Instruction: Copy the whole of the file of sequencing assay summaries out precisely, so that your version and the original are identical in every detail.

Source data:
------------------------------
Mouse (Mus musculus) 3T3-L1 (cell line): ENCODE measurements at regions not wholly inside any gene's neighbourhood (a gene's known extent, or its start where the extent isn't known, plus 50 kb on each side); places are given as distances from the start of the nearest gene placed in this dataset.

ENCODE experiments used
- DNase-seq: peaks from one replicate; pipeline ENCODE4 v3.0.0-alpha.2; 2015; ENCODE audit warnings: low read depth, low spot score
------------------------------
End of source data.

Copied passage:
Mouse (Mus musculus) 3T3-L1 (cell line): ENCODE measurements at regions not wholly inside any gene's neighbourhood (a gene's known extent, or its start where the extent isn't known, plus 50 kb on each side); places are given as distances from the start of the nearest gene placed in this dataset.

ENCODE experiments used
- DNase-seq: peaks from one replicate; pipeline ENCODE4 v3.0.0-alpha.2; 2015; ENCODE audit warnings: low read depth, low spot score